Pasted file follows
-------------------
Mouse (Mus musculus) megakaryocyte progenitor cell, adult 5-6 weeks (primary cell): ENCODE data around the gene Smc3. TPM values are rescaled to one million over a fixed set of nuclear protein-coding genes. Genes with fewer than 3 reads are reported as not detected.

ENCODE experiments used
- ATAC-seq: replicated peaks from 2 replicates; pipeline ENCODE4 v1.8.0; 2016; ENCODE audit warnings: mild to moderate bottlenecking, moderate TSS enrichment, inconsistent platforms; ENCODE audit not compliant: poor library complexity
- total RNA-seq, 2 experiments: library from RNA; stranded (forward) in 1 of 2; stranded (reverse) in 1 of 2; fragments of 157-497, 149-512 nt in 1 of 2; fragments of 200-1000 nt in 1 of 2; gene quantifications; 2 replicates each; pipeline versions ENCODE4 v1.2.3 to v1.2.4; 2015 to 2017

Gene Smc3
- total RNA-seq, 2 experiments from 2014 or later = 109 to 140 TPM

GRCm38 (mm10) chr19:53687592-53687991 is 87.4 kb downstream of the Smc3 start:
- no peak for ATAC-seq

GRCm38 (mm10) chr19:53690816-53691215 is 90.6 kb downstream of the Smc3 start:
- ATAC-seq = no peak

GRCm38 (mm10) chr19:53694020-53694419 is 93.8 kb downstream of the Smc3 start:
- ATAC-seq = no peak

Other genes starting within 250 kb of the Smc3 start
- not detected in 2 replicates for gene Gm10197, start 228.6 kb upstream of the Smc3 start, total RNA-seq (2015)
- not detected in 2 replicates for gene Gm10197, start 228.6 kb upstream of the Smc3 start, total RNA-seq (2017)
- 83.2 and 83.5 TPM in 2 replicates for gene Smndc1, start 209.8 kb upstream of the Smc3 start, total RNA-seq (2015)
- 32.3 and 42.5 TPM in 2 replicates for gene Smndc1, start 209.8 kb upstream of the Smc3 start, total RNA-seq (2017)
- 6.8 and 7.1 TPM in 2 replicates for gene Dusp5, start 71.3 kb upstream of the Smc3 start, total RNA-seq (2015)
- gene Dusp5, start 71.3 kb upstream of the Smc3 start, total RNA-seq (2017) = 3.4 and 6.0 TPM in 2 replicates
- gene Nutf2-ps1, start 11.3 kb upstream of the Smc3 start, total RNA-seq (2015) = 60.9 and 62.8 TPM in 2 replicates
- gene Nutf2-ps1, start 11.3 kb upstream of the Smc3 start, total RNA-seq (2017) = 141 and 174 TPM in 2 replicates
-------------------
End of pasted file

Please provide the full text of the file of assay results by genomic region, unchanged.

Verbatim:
Mouse (Mus musculus) megakaryocyte progenitor cell, adult 5-6 weeks (primary cell): ENCODE data around the gene Smc3. TPM values are rescaled to one million over a fixed set of nuclear protein-coding genes. Genes with fewer than 3 reads are reported as not detected.

ENCODE experiments used
- ATAC-seq: replicated peaks from 2 replicates; pipeline ENCODE4 v1.8.0; 2016; ENCODE audit warnings: mild to moderate bottlenecking, moderate TSS enrichment, inconsistent platforms; ENCODE audit not compliant: poor library complexity
- total RNA-seq, 2 experiments: library from RNA; stranded (forward) in 1 of 2; stranded (reverse) in 1 of 2; fragments of 157-497, 149-512 nt in 1 of 2; fragments of 200-1000 nt in 1 of 2; gene quantifications; 2 replicates each; pipeline versions ENCODE4 v1.2.3 to v1.2.4; 2015 to 2017

Gene Smc3
- total RNA-seq, 2 experiments from 2014 or later = 109 to 140 TPM

GRCm38 (mm10) chr19:53687592-53687991 is 87.4 kb downstream of the Smc3 start:
- no peak for ATAC-seq

GRCm38 (mm10) chr19:53690816-53691215 is 90.6 kb downstream of the Smc3 start:
- ATAC-seq = no peak

GRCm38 (mm10) chr19:53694020-53694419 is 93.8 kb downstream of the Smc3 start:
- ATAC-seq = no peak

Other genes starting within 250 kb of the Smc3 start
- not detected in 2 replicates for gene Gm10197, start 228.6 kb upstream of the Smc3 start, total RNA-seq (2015)
- not detected in 2 replicates for gene Gm10197, start 228.6 kb upstream of the Smc3 start, total RNA-seq (2017)
- 83.2 and 83.5 TPM in 2 replicates for gene Smndc1, start 209.8 kb upstream of the Smc3 start, total RNA-seq (2015)
- 32.3 and 42.5 TPM in 2 replicates for gene Smndc1, start 209.8 kb upstream of the Smc3 start, total RNA-seq (2017)
- 6.8 and 7.1 TPM in 2 replicates for gene Dusp5, start 71.3 kb upstream of the Smc3 start, total RNA-seq (2015)
- gene Dusp5, start 71.3 kb upstream of the Smc3 start, total RNA-seq (2017) = 3.4 and 6.0 TPM in 2 replicates
- gene Nutf2-ps1, start 11.3 kb upstream of the Smc3 start, total RNA-seq (2015) = 60.9 and 62.8 TPM in 2 replicates
- gene Nutf2-ps1, start 11.3 kb upstream of the Smc3 start, total RNA-seq (2017) = 141 and 174 TPM in 2 replicates